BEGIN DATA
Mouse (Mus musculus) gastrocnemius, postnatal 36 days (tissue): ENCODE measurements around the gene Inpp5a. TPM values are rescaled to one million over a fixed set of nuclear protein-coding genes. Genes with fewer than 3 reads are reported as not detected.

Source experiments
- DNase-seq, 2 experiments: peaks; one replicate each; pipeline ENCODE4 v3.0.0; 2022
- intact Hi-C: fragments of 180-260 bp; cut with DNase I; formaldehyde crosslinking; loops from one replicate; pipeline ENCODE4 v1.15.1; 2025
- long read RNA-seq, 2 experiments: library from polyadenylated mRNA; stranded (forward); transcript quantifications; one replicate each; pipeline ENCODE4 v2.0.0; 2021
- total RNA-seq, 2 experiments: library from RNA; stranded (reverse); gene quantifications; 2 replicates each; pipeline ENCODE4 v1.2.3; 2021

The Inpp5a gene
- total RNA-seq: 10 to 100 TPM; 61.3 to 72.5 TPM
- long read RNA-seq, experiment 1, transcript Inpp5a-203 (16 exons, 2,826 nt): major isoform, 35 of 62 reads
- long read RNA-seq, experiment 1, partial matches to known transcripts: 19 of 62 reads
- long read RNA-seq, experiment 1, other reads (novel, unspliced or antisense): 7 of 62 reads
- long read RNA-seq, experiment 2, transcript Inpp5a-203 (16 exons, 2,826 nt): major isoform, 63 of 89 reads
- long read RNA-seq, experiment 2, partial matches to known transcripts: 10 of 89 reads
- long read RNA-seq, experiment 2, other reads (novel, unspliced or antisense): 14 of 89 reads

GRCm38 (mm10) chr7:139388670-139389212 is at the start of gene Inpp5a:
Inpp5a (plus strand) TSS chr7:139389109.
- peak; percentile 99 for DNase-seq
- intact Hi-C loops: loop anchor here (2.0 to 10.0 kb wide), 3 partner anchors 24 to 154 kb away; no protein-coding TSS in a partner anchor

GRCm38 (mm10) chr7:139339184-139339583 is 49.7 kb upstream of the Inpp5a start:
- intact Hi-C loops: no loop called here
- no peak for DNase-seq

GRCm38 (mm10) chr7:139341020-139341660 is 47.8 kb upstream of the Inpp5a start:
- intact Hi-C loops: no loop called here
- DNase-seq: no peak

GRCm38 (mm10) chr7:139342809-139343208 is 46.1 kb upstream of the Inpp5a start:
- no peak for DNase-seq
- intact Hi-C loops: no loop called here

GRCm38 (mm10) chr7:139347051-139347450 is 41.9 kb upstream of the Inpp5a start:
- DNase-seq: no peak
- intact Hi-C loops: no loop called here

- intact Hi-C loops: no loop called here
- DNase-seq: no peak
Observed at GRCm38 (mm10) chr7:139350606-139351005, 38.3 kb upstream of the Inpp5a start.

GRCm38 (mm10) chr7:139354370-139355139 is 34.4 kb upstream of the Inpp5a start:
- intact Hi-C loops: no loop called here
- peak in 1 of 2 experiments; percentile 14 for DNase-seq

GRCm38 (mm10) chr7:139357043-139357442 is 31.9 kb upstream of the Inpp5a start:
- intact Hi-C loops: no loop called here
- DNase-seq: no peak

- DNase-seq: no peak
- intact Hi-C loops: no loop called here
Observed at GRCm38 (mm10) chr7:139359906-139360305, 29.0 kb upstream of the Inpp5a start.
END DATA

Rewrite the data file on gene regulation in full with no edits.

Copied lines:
Mouse (Mus musculus) gastrocnemius, postnatal 36 days (tissue): ENCODE measurements around the gene Inpp5a. TPM values are rescaled to one million over a fixed set of nuclear protein-coding genes. Genes with fewer than 3 reads are reported as not detected.

Source experiments
- DNase-seq, 2 experiments: peaks; one replicate each; pipeline ENCODE4 v3.0.0; 2022
- intact Hi-C: fragments of 180-260 bp; cut with DNase I; formaldehyde crosslinking; loops from one replicate; pipeline ENCODE4 v1.15.1; 2025
- long read RNA-seq, 2 experiments: library from polyadenylated mRNA; stranded (forward); transcript quantifications; one replicate each; pipeline ENCODE4 v2.0.0; 2021
- total RNA-seq, 2 experiments: library from RNA; stranded (reverse); gene quantifications; 2 replicates each; pipeline ENCODE4 v1.2.3; 2021

The Inpp5a gene
- total RNA-seq: 10 to 100 TPM; 61.3 to 72.5 TPM
- long read RNA-seq, experiment 1, transcript Inpp5a-203 (16 exons, 2,826 nt): major isoform, 35 of 62 reads
- long read RNA-seq, experiment 1, partial matches to known transcripts: 19 of 62 reads
- long read RNA-seq, experiment 1, other reads (novel, unspliced or antisense): 7 of 62 reads
- long read RNA-seq, experiment 2, transcript Inpp5a-203 (16 exons, 2,826 nt): major isoform, 63 of 89 reads
- long read RNA-seq, experiment 2, partial matches to known transcripts: 10 of 89 reads
- long read RNA-seq, experiment 2, other reads (novel, unspliced or antisense): 14 of 89 reads

GRCm38 (mm10) chr7:139388670-139389212 is at the start of gene Inpp5a:
Inpp5a (plus strand) TSS chr7:139389109.
- peak; percentile 99 for DNase-seq
- intact Hi-C loops: loop anchor here (2.0 to 10.0 kb wide), 3 partner anchors 24 to 154 kb away; no protein-coding TSS in a partner anchor

GRCm38 (mm10) chr7:139339184-139339583 is 49.7 kb upstream of the Inpp5a start:
- intact Hi-C loops: no loop called here
- no peak for DNase-seq

GRCm38 (mm10) chr7:139341020-139341660 is 47.8 kb upstream of the Inpp5a start:
- intact Hi-C loops: no loop called here
- DNase-seq: no peak

GRCm38 (mm10) chr7:139342809-139343208 is 46.1 kb upstream of the Inpp5a start:
- no peak for DNase-seq
- intact Hi-C loops: no loop called here

GRCm38 (mm10) chr7:139347051-139347450 is 41.9 kb upstream of the Inpp5a start:
- DNase-seq: no peak
- intact Hi-C loops: no loop called here

- intact Hi-C loops: no loop called here
- DNase-seq: no peak
Observed at GRCm38 (mm10) chr7:139350606-139351005, 38.3 kb upstream of the Inpp5a start.

GRCm38 (mm10) chr7:139354370-139355139 is 34.4 kb upstream of the Inpp5a start:
- intact Hi-C loops: no loop called here
- peak in 1 of 2 experiments; percentile 14 for DNase-seq

GRCm38 (mm10) chr7:139357043-139357442 is 31.9 kb upstream of the Inpp5a start:
- intact Hi-C loops: no loop called here
- DNase-seq: no peak

- DNase-seq: no peak
- intact Hi-C loops: no loop called here
Observed at GRCm38 (mm10) chr7:139359906-139360305, 29.0 kb upstream of the Inpp5a start.